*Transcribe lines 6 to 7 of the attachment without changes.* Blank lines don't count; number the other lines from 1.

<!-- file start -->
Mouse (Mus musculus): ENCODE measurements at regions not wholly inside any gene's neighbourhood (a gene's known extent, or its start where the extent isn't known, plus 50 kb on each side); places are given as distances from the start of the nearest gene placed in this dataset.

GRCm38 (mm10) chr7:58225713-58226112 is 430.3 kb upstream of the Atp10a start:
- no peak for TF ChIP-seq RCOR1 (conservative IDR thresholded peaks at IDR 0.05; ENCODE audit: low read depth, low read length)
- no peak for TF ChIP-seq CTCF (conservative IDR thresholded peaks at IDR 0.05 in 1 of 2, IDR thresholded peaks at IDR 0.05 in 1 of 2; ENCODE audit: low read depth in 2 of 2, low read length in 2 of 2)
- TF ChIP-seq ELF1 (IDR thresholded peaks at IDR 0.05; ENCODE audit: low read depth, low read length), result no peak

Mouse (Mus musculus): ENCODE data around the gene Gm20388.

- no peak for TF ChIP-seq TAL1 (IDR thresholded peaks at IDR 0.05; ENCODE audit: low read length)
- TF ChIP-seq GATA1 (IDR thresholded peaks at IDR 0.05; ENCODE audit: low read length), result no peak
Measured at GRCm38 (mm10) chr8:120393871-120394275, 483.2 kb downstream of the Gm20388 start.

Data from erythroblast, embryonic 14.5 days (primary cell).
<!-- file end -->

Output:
Mouse (Mus musculus): ENCODE data around the gene Gm20388.

- no peak for TF ChIP-seq TAL1 (IDR thresholded peaks at IDR 0.05; ENCODE audit: low read length)